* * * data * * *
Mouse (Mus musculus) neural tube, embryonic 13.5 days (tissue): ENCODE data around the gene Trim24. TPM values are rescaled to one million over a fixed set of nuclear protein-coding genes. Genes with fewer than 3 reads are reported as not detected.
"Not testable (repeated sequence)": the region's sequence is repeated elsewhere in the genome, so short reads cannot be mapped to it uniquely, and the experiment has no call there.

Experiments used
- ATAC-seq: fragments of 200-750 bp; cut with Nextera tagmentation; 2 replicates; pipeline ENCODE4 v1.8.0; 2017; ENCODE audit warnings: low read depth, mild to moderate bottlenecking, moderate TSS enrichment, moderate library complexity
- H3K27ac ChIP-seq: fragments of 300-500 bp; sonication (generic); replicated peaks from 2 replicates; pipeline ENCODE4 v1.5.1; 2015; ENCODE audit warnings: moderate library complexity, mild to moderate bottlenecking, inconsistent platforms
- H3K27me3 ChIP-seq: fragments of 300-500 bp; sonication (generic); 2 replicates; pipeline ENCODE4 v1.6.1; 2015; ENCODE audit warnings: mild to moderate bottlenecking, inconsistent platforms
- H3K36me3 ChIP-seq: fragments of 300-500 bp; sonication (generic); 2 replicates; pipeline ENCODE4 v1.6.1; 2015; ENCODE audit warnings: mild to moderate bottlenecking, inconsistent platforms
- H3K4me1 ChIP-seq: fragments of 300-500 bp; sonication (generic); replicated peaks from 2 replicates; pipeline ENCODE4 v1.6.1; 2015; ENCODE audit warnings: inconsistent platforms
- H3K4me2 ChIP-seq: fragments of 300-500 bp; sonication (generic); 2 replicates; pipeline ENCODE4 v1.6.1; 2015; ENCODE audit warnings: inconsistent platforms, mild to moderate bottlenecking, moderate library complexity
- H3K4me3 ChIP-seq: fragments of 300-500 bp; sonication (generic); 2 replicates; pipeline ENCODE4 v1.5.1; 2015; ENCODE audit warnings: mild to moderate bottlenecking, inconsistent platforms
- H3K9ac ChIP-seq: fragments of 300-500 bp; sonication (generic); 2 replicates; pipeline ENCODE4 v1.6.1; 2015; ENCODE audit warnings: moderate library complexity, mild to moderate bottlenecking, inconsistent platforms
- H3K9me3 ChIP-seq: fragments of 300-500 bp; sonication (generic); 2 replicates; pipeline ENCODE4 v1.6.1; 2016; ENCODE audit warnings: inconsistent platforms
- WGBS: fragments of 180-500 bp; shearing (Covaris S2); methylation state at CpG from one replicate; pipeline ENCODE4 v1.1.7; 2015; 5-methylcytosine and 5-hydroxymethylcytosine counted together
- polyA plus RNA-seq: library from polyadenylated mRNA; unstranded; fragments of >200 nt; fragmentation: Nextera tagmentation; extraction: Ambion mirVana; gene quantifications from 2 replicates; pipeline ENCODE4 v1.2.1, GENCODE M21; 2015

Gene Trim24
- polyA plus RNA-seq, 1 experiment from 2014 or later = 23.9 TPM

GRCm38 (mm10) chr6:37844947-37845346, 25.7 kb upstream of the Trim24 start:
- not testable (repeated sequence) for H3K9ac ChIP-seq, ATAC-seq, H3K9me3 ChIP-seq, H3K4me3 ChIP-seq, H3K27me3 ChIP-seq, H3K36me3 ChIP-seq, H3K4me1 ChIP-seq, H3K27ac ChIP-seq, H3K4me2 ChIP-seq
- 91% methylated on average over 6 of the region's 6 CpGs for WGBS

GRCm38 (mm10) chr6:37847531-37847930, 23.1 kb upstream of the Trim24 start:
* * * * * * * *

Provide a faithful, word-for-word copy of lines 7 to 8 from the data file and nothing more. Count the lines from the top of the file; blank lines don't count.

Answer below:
- H3K36me3 ChIP-seq: fragments of 300-500 bp; sonication (generic); 2 replicates; pipeline ENCODE4 v1.6.1; 2015; ENCODE audit warnings: mild to moderate bottlenecking, inconsistent platforms
- H3K4me1 ChIP-seq: fragments of 300-500 bp; sonication (generic); replicated peaks from 2 replicates; pipeline ENCODE4 v1.6.1; 2015; ENCODE audit warnings: inconsistent platforms